In a biography of Armand Hammer I read that it was he who sold the idea of a generous lend lease program for the Soviet Union to a willing FDR Administration. In the 1930s the Export-Import Bank was created to help the Soviets. I've known FDR Democrats (in 1940s - 50s) who could tear up talking about their Uncle Joe.
IMO, the FDR Administration wanted some kind of act of war from Japan as an excuse. No one likely thought that it would be that big.
Pearl Harbor made the isolationists give full support to FDR. But by 1944 when it was obvious that we'd win Republicans did debate post war plans with the Democrats.
Republicans wanted a tough stand against communism, the Democrats became the isolationists.
Another FReeper responded to my comment that: Stalin worried about Japan.
"Stalin wasn't worried about the Japanese. The Red Army had thoroughly bloodied the Japanese Army's nose in the border clashes of the late '30s. The Soviet-Japanese Neutrality Pact signed in April 1941 was pushed for by the Japanese, who by then had already decided their thrust was going to be to the south. The Japanese had every reason not to provoke the Soviets and the Soviets understood this, otherwise they would not have depleted their forces in the Far East by sending them to Europe as they did."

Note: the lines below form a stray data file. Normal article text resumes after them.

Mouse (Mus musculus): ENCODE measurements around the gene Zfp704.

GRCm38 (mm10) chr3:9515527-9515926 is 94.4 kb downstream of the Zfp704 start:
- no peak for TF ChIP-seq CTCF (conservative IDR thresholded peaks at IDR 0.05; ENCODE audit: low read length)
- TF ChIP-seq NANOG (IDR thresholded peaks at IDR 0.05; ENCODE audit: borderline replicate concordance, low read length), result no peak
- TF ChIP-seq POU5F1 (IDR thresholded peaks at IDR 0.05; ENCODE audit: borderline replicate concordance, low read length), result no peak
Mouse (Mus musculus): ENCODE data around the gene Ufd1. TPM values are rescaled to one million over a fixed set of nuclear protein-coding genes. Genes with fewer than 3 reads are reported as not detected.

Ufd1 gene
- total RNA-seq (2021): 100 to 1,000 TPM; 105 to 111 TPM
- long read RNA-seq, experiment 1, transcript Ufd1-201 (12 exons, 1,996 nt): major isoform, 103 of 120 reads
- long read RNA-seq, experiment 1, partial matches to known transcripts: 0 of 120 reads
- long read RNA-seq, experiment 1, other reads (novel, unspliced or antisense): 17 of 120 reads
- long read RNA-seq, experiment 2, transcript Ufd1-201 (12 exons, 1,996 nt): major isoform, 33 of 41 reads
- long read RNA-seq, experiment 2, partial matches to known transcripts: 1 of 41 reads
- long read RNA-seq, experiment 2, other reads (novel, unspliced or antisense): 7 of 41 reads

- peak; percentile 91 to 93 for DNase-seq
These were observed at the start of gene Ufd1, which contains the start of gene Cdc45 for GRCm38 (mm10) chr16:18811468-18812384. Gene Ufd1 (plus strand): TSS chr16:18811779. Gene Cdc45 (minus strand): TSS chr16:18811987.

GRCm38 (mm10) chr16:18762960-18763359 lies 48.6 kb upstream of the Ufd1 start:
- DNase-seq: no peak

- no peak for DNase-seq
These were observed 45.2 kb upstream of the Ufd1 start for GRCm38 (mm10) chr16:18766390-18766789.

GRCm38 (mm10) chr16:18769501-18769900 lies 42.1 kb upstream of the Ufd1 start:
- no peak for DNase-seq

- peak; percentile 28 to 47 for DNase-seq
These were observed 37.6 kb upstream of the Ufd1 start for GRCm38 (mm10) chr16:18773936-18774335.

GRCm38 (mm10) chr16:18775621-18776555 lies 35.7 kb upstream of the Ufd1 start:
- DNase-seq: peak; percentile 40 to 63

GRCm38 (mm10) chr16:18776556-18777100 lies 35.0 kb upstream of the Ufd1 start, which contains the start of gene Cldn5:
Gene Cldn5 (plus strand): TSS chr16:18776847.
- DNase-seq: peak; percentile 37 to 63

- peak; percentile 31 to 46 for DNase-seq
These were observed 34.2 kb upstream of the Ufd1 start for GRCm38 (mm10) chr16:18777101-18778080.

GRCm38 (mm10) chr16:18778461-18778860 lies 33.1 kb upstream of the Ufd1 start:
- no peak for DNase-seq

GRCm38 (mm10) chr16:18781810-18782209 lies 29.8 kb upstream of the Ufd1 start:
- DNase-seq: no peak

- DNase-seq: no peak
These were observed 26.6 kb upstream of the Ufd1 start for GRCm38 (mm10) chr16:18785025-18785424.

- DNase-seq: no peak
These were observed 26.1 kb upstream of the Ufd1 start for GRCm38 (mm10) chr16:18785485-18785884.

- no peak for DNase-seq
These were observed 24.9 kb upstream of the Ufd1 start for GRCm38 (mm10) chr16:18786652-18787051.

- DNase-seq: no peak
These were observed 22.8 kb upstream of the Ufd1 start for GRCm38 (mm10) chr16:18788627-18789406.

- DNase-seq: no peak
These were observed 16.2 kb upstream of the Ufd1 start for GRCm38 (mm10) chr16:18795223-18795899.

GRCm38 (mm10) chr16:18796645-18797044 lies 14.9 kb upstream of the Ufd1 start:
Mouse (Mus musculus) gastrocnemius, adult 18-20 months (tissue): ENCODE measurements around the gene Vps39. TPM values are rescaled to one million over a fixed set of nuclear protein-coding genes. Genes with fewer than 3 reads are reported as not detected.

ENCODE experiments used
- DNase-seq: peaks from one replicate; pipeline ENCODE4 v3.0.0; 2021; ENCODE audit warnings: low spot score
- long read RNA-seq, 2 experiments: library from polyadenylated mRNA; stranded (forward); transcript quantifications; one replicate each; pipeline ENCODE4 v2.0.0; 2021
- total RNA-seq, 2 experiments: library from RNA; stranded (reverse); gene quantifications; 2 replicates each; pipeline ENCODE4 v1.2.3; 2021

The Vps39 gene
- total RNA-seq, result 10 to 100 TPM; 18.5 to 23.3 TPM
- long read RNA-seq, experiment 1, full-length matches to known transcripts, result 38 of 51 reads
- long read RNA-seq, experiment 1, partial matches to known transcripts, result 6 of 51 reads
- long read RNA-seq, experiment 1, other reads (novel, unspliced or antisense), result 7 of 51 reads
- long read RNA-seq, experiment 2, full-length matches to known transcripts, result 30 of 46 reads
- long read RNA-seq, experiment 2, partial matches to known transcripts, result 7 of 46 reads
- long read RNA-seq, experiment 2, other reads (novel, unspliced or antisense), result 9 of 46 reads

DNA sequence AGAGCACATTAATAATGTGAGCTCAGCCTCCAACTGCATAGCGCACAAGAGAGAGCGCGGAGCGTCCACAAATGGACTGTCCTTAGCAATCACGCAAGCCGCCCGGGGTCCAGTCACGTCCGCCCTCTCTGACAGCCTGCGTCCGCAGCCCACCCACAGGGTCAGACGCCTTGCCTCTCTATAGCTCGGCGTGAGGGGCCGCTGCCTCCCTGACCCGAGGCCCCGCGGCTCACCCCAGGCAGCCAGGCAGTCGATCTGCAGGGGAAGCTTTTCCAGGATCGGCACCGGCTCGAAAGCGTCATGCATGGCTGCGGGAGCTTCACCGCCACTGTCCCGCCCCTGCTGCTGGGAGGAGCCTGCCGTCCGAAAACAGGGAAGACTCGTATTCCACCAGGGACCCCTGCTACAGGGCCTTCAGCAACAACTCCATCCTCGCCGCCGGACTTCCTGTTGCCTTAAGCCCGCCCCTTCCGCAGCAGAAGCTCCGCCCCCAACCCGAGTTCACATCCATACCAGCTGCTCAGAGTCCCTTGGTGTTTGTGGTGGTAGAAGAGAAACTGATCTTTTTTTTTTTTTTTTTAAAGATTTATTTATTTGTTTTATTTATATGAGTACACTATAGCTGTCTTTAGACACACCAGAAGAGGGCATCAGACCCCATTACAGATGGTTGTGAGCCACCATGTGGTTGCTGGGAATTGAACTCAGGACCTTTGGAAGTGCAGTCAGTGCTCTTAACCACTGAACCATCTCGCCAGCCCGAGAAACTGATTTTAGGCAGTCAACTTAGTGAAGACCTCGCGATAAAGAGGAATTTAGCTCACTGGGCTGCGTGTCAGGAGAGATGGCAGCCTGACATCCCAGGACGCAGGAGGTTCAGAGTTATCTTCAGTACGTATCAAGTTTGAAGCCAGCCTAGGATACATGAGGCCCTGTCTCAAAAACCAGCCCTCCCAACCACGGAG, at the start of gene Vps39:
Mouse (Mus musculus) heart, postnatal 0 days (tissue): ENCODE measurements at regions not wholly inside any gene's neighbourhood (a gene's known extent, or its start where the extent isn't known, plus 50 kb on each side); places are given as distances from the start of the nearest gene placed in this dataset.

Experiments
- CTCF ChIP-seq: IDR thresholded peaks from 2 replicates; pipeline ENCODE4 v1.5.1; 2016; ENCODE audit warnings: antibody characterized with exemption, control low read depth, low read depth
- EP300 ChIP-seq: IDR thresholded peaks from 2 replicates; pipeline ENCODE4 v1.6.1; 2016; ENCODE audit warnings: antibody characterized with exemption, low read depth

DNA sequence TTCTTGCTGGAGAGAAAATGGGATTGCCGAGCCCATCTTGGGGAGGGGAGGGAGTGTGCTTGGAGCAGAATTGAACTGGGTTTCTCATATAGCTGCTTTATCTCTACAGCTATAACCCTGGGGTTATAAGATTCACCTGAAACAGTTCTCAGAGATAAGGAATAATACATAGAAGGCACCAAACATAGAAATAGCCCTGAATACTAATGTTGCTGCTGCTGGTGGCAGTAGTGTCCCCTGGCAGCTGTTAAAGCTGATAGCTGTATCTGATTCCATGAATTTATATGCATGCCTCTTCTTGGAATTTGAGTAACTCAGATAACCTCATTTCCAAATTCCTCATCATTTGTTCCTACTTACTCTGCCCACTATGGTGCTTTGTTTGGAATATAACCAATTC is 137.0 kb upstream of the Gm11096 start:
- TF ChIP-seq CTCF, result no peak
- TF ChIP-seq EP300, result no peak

Ah. I believe that was a midget submarine, part of the Pearl Harbor attack. To think the Japanese could organize a large calculated attack in retaliation is simply ridiculous.
I can highly recommend the book.
...The Americans did not seem to believe that they would be the victims of a Japanese attack...
It was a massive misjudgement. Far from seeking to disengage with the Japanese after the attack on Pearl Harbor, the Americans were driven on by a sense of righteous indignation to pursue vengeance against Japan. 'Remember Pearl Harbor!' became the rallying cry of American forces in the war that followed...
FDR immediately declared a war on "sneak attackers" and cautioned Americans that it was not a war against the peaceful Imperial Japanese government . . . .
Damn that Charlie Chaplin!
Dang! I knew it.
Thank God for The “Un”.
Looking closer, that doesn’t look like the real Chaplin. Looks like someone dressed up as him. Gotta be those Latvians. They were somehow in cahoots with Denmark. Or something like that.